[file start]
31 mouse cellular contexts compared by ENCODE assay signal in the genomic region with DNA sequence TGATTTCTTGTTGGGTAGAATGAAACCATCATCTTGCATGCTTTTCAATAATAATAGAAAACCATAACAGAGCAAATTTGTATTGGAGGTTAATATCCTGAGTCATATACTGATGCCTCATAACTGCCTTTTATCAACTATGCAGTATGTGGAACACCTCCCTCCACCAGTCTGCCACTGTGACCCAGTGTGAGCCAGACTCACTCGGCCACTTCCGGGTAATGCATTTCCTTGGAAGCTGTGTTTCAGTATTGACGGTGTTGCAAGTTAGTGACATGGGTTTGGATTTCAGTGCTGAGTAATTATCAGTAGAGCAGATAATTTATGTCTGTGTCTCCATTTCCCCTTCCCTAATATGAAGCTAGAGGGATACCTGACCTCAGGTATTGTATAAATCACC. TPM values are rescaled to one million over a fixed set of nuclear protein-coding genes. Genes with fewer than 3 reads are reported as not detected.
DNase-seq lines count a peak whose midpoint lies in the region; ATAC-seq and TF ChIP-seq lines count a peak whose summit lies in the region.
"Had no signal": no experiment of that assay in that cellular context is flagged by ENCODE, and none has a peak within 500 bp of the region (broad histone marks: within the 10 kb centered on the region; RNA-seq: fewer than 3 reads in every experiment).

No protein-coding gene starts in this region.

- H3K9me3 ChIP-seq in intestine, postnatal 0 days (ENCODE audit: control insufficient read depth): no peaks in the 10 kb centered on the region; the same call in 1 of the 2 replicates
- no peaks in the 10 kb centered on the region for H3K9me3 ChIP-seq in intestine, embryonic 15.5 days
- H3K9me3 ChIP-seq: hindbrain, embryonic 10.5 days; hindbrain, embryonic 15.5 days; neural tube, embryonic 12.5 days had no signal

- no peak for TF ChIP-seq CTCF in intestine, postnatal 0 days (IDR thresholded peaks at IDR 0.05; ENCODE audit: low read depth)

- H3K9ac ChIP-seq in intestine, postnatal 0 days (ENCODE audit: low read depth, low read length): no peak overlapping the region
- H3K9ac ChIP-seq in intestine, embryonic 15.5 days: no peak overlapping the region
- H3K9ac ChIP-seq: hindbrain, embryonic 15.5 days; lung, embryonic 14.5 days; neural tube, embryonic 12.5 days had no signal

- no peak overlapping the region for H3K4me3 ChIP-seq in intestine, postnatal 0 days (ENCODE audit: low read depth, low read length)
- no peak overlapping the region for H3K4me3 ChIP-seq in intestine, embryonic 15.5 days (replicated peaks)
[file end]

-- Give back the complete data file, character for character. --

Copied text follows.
31 mouse cellular contexts compared by ENCODE assay signal in the genomic region with DNA sequence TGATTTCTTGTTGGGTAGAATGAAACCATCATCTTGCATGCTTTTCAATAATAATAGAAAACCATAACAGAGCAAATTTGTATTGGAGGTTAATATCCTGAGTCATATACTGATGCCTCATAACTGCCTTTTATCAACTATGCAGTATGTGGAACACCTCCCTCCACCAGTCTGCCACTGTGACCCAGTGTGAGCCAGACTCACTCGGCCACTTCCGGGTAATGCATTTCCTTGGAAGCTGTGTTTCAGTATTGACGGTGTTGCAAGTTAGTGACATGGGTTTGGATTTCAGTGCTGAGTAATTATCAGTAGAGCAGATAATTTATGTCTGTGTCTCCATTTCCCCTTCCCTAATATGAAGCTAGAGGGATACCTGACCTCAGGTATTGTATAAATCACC. TPM values are rescaled to one million over a fixed set of nuclear protein-coding genes. Genes with fewer than 3 reads are reported as not detected.
DNase-seq lines count a peak whose midpoint lies in the region; ATAC-seq and TF ChIP-seq lines count a peak whose summit lies in the region.
"Had no signal": no experiment of that assay in that cellular context is flagged by ENCODE, and none has a peak within 500 bp of the region (broad histone marks: within the 10 kb centered on the region; RNA-seq: fewer than 3 reads in every experiment).

No protein-coding gene starts in this region.

- H3K9me3 ChIP-seq in intestine, postnatal 0 days (ENCODE audit: control insufficient read depth): no peaks in the 10 kb centered on the region; the same call in 1 of the 2 replicates
- no peaks in the 10 kb centered on the region for H3K9me3 ChIP-seq in intestine, embryonic 15.5 days
- H3K9me3 ChIP-seq: hindbrain, embryonic 10.5 days; hindbrain, embryonic 15.5 days; neural tube, embryonic 12.5 days had no signal

- no peak for TF ChIP-seq CTCF in intestine, postnatal 0 days (IDR thresholded peaks at IDR 0.05; ENCODE audit: low read depth)

- H3K9ac ChIP-seq in intestine, postnatal 0 days (ENCODE audit: low read depth, low read length): no peak overlapping the region
- H3K9ac ChIP-seq in intestine, embryonic 15.5 days: no peak overlapping the region
- H3K9ac ChIP-seq: hindbrain, embryonic 15.5 days; lung, embryonic 14.5 days; neural tube, embryonic 12.5 days had no signal

- no peak overlapping the region for H3K4me3 ChIP-seq in intestine, postnatal 0 days (ENCODE audit: low read depth, low read length)
- no peak overlapping the region for H3K4me3 ChIP-seq in intestine, embryonic 15.5 days (replicated peaks)